Augmentative and Alternative Communication: Changing Demographic Patterns Augmentative and alternative communication (AAC) is “an area of clinical practice that attempts to compensate for the impairment and disability patterns of individuals with severe expressive communication disorders” (ASHA, 1989, p. 107). The field of AAC has predominantly evolved from practitioners whose life experiences are European American. Therefore, most AAC ... Article
Article  |   March 01, 1999
Augmentative and Alternative Communication: Changing Demographic Patterns
Author Affiliations & Notes
  • Mary Blake Huer
    California State University-Fullerton
Article Information
Cultural & Linguistic Diversity / Articles
Article   |   March 01, 1999
Augmentative and Alternative Communication: Changing Demographic Patterns
Perspectives on Communication Disorders and Sciences in Culturally and Linguistically Diverse Populations, March 1999, Vol. 5, 2-3. doi:10.1044/cds5.1.2
Perspectives on Communication Disorders and Sciences in Culturally and Linguistically Diverse Populations, March 1999, Vol. 5, 2-3. doi:10.1044/cds5.1.2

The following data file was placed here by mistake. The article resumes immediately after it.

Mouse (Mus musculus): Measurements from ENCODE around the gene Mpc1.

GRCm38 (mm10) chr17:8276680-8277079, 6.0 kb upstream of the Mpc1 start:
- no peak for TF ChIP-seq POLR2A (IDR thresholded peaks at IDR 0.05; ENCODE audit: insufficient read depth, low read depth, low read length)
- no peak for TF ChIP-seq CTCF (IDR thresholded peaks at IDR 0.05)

Augmentative and alternative communication (AAC) is “an area of clinical practice that attempts to compensate for the impairment and disability patterns of individuals with severe expressive communication disorders” (ASHA, 1989, p. 107). The field of AAC has predominantly evolved from practitioners whose life experiences are European American. Therefore, most AAC practices continue to reflect a single point of view. While the majority of services are currently offered to persons who are of European American ethnicity (See Table 1), projected estimates indicate that an increasing number of families within other ethnic groups are eligible for services (Soto, Huer, & Taylor, 1997). A close inspection of the numbers in Table 1 reveals an even greater number of persons will require services in the future. Against these future projections, the literature includes little direction preparing speech-language pathologists for these future challenges. Unfortunately, many have not received formal training in AAC; and even fewer have had any training to adequately prepare them to serve culturally and linguistically diverse populations of consumers with severe impairments. Therefore, the purpose of this series of short articles is to present information pertaining to the practice of AAC across cultures.
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